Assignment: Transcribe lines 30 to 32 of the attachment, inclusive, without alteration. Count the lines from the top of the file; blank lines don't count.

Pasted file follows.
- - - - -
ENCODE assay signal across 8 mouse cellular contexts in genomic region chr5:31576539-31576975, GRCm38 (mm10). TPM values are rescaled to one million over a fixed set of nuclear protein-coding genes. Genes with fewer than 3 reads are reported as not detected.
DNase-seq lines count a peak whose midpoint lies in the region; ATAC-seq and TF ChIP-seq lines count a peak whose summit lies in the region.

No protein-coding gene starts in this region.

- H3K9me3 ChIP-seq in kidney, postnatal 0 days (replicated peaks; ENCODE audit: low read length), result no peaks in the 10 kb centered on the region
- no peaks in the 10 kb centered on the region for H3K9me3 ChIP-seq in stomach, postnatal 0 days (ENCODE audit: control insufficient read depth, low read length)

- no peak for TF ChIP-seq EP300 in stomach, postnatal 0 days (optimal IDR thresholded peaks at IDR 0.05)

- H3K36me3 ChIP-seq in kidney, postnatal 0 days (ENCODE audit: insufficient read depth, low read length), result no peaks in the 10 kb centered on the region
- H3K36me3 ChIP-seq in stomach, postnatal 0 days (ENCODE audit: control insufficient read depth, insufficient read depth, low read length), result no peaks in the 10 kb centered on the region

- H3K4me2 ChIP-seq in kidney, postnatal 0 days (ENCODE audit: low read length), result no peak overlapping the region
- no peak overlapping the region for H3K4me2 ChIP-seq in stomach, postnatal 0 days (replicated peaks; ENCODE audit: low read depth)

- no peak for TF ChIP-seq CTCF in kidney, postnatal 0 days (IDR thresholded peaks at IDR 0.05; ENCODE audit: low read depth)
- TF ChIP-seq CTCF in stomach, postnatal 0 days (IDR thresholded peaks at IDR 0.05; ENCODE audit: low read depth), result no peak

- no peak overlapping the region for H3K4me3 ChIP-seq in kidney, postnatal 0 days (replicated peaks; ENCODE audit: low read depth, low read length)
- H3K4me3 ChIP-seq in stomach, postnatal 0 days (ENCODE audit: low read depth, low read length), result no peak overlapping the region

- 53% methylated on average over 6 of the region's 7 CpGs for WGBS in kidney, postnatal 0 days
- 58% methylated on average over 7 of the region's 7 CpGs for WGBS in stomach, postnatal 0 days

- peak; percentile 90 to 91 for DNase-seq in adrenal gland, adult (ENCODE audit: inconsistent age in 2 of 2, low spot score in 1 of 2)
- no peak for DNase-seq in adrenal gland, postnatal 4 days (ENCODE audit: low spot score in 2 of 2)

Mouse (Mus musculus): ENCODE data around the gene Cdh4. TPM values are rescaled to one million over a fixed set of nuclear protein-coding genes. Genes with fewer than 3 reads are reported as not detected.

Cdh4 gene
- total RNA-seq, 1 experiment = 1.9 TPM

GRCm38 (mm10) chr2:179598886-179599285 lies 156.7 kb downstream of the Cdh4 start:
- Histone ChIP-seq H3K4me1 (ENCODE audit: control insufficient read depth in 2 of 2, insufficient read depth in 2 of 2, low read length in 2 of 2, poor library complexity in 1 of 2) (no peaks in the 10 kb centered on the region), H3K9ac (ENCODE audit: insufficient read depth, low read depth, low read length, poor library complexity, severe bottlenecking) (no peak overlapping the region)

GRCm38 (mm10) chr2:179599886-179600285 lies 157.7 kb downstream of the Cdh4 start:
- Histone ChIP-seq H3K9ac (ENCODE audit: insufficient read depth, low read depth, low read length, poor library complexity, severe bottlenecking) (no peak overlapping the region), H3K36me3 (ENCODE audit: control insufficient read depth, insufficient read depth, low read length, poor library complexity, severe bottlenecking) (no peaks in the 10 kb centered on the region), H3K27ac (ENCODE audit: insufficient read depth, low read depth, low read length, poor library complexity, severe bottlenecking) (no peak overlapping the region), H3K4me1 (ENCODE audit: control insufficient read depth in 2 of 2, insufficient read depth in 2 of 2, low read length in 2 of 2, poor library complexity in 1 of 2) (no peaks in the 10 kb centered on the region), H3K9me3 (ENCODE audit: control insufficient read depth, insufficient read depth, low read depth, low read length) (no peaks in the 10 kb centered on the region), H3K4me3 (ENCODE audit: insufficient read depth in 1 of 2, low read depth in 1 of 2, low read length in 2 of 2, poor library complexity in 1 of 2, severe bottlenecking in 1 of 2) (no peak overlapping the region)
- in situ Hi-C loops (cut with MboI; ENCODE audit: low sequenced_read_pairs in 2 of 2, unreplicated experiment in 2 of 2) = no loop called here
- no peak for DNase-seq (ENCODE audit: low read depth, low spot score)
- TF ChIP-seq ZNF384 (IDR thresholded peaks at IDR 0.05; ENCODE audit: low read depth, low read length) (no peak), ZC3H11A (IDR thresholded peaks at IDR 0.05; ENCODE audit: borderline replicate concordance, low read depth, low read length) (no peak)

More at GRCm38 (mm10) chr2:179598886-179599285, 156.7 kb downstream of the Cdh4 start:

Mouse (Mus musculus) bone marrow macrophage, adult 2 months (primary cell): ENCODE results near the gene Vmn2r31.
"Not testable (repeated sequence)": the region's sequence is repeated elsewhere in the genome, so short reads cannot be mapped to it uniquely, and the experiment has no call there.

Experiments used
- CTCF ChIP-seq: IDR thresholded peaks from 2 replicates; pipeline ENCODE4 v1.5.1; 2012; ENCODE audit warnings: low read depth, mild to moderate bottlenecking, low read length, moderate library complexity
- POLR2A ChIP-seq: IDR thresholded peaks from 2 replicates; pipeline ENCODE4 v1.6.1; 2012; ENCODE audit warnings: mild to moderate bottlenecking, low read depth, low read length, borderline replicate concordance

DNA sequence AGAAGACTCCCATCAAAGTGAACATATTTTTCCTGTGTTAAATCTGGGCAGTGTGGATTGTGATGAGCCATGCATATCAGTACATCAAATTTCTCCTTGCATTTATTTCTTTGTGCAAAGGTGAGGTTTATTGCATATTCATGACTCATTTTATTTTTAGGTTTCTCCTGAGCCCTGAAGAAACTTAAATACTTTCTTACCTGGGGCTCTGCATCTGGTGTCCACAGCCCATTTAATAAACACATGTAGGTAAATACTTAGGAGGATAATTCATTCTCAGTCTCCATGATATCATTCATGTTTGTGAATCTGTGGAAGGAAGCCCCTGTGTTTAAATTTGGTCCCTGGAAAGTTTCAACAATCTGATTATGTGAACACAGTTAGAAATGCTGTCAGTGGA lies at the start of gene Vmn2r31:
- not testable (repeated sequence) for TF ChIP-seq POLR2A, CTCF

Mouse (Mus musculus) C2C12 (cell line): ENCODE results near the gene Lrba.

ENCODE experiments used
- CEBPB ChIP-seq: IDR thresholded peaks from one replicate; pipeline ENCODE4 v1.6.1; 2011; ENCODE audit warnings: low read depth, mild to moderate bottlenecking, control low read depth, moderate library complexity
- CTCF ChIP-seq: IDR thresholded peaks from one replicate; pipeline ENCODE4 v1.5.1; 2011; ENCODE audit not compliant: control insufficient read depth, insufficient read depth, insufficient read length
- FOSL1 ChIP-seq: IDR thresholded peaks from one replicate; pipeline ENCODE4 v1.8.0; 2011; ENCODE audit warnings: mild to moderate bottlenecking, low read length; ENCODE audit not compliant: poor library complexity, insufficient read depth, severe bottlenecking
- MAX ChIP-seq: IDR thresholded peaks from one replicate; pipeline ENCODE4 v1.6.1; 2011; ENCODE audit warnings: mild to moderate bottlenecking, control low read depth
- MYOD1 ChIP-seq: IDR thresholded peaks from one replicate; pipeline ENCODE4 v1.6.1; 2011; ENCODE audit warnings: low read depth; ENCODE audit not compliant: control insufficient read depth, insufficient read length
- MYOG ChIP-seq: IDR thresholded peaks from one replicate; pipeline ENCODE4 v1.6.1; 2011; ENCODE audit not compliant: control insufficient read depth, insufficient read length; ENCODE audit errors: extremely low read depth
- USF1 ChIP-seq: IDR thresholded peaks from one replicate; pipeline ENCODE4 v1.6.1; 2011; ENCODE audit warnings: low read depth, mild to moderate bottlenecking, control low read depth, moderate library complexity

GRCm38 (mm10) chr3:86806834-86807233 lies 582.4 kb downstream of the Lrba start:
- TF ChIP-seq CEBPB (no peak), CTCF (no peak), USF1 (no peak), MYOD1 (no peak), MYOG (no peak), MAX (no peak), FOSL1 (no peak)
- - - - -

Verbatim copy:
Mouse (Mus musculus) bone marrow macrophage, adult 2 months (primary cell): ENCODE results near the gene Vmn2r31.
"Not testable (repeated sequence)": the region's sequence is repeated elsewhere in the genome, so short reads cannot be mapped to it uniquely, and the experiment has no call there.

Experiments used